26 Nov

Happy Thanksgiving! Here’s a Drinking Game for Your 21+ Family Members!

It's that time of year again... Thanksgiving time! If you and your family are fun (we know you are!) here's a drinking game to make things more interesting this family gathering!Thanksgiving Drinking Game Image

17 Nov

A Natural History of Bread

The Cereals...i.e. how we make such delicious bread!

The Cereals...i.e. how we make such delicious bread!

Homemade Bread Day is nationally celebrated on November 17.  To celebrate, I’m going to run you through a quick natural history of bread!  For thousands of years, baking fresh bread was part of people’s daily routines.  Bread is one of the oldest prepared foods dating back to the Neolithic era.  

Bread bakers!

Bread bakers!


The Neolithic era was when people switched from nomadic hunter-gatherers and pastoralists to farmers.  This greatly encouraged settlement growth, increasing the need to tend crops, which required localized dwellings that led to farming towns, larger cities, and domesticated animals.  By living in permanent or seasonally inhabited settlements, they produced surplus crops.  These extra crops could be stored for use during lean seasons or traded for luxury items.

Neolithic farming

Neolithic farming

Agrarian societies proved successful.  Societies were able to expand their territories.  Farming was limited to a narrow range of plants such as wheat, millet, and spelt.  This was a significant shift from a varied diet to reliance on starch and plant protein.  Did you know colloquially bread is known as the “staff of life?”  Well it is!  Which just proves how important bread has been in cultural progress.

Let’s jump forward 30,000 years….

Chorleywood Breadmaking Process...simplified!

Chorleywood Breadmaking Process...simplified!

...to 1961 when the Chorleywood bread process was developed.  This process involves an intense mechanical working of the dough to dramatically reduce the fermentation period and the time taken to make a loaf.  Normally, this is what factories use to mass produce bread.  Cheap and quick, just like Americans like.  I mean, we can’t be bothered to make our own bread…._53268757_breadmaking

...Enter the breadmaking machine.  Breadmakers were invented in 1986 in Japan and the popularity caught on worldwide.  Breadmakers and appliances have taken almost all the effort out of baking, yet no one makes their own bread.  It’s truly a shame.  Home baked bread is not only healthier, the smell of baking bread is magical, and the quality is undisputed.  It is higher in fiber, lower in salt and additives, and all recipes can be modified to suit one’s preferences.

The bread overlords will take over! With their delicious gluten!

The bread overlords will take over if you don't start making your own bread! With their delicious gluten!

So go forth!  Bake some bread!  

We sell these! Show the world how much you love bread! And how unafraid of gluten you are!

We sell these! Show the world how much you love bread! And how unafraid of gluten you are!

Bread is even sexier when you bake it yourself!

Bread is even sexier when you bake it yourself!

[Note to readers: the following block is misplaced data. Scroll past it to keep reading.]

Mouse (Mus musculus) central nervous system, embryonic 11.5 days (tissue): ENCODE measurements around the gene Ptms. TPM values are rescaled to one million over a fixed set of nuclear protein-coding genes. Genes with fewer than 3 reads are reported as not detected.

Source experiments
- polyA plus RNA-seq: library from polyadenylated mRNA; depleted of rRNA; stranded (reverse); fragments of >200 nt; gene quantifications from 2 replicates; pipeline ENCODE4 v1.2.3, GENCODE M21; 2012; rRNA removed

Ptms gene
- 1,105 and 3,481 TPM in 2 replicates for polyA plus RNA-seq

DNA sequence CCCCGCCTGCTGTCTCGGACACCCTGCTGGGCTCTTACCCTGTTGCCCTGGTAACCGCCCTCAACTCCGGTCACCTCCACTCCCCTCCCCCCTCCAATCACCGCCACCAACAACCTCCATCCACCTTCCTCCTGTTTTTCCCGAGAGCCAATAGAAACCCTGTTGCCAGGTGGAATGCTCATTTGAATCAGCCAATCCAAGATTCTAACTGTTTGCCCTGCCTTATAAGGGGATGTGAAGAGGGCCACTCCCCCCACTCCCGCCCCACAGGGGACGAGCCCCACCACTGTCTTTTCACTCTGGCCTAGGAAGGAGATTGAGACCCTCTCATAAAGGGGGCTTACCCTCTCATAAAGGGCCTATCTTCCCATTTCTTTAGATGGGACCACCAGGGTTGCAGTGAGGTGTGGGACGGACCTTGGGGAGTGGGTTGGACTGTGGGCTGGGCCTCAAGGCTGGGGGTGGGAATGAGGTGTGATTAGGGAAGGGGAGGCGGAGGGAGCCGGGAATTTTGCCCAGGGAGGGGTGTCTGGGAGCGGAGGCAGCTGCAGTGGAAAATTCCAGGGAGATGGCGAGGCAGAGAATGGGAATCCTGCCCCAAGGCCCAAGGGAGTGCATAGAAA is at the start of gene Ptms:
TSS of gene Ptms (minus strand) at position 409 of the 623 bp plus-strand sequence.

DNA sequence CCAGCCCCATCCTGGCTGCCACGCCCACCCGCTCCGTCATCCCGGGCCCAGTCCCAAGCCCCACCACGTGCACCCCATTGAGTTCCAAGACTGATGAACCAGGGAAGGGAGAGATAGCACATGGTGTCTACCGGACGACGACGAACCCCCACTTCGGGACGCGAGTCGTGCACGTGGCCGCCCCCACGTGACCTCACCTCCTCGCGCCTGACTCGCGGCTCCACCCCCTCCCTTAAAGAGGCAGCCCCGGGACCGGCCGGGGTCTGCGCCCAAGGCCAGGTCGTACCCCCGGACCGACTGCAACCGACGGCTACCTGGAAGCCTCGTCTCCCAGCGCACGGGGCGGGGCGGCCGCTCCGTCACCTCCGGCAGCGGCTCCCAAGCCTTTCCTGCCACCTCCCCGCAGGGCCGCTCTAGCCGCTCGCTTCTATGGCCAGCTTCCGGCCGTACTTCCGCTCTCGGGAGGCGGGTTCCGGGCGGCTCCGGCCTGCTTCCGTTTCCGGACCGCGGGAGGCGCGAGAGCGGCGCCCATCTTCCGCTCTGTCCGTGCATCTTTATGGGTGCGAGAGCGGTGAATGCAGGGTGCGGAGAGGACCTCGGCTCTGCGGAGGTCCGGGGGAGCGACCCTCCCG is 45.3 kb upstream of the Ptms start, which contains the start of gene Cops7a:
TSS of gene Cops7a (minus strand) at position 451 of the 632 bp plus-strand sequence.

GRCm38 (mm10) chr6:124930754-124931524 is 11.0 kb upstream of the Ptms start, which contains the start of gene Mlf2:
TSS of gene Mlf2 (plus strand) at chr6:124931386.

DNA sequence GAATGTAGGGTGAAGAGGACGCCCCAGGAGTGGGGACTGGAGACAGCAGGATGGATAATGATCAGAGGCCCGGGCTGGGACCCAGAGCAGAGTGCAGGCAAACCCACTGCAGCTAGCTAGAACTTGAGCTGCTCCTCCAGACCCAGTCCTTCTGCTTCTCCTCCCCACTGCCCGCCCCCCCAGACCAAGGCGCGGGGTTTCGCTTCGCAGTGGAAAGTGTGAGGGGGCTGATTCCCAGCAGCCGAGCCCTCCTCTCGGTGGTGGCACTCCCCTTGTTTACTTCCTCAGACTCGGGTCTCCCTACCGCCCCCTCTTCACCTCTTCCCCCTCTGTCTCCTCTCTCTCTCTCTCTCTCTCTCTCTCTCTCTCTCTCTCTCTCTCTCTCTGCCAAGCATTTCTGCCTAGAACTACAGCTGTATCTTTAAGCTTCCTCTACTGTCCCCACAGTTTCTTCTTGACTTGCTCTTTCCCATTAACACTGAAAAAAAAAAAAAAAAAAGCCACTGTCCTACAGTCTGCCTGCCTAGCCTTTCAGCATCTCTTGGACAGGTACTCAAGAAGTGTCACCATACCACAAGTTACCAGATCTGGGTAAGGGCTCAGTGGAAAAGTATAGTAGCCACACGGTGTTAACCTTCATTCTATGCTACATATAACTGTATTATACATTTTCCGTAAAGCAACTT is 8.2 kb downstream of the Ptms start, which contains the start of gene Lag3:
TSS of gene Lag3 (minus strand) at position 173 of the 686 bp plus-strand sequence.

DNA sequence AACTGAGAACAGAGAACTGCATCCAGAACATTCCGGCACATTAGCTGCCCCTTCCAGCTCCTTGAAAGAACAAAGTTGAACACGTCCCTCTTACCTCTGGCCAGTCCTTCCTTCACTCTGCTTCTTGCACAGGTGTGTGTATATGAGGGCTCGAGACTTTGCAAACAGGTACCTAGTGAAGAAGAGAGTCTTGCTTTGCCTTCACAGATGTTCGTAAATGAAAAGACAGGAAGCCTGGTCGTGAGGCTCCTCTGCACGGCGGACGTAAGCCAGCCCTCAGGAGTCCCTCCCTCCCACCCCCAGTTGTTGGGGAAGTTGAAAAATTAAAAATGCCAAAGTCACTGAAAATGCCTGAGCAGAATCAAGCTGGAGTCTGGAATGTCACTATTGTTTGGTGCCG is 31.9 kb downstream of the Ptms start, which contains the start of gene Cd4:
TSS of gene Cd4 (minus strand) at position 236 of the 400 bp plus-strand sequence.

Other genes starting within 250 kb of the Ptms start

1 Nov

November 2015 Calendar of Events


November 2015 Events Main Image

Hello and welcome, November! Fall is in full swing, the days are shorter, and we'll be dreaming of thanksgiving dinner for the next 26 nights.  PASS THE CRANBERRY SAUCE! Here are all of the exciting things we'll be celebrating this month from Sherlock Holmes Weekend, to Homemade Bread Day, Dr. Who Day, and everything in between.


25 Oct

International Magic Week is Here!

International Magic Week is each year from October 25-31.  It is a week to celebrate the world of magic and magicians.  Magic Week ends on 10/31, the anniversary of Harry Houdini’s death.  Harry Houdini was the greatest magician and escapist of them all.  

Houdini's grave

Houdini's grave



Houdini lives in Scranton

Houdini lives in Scranton

Did you know the Harry Houdini Museum is located in Scranton, Pennsylvania?  It’s quite possibly the only thing in Scranton worth seeing.  The museum is open to the public on Sundays from 1 PM-4:30 PM and by appointment.  They show films relating to Houdini and offer a magic show to guests.  On Halloween every year, the museum has a seance and psychic evening.  The famous Halloween Houdini Seance was originally performed by Houdini’s wife, then passed on to his biographer, then passed to magician Dorothy Dietrich.

There are many ways to celebrate Magic Week.  Watch the miniseries Houdini on Houdini_2014Netflix, take a trip to the Houdini Museum, grab some tricks to learn from a magic shop (do those exist anymore?), have your own seance using our Suprnatural Ouija Board, learn to do tarot readings, or learn how to pull a quarter from behind someone’s ear.  However, escaping whilst in chains from a large tank of water is not recommended, for obvious reasons.

We sell this!

We sell this!


We also have Harry Potter magic wands, if you’re into that kind of magic (you know you are)!  Cast some spells!

10 Oct

Take chances! Make mistakes! Get messy! Happy National Field Trip Month!

I love field trips and this month is National Field Trip Month!  If you’re a nanny, teacher, mother, father, aunt, uncle, teacher, grandparent or any person with legal access to a child, plan your special little munchkin a trip.  These are memories that will last a lifetime.  Don’t slack off, it’s time you’ll never get back.  This holiday isn’t just for kids, if you’re a college student enjoying Pittsburgh for the first time you should try to get out there this month before the weather goes ka-blewy again.  As Miss Frizzle says, “Take chances.  Make mistakes.  Get messy.”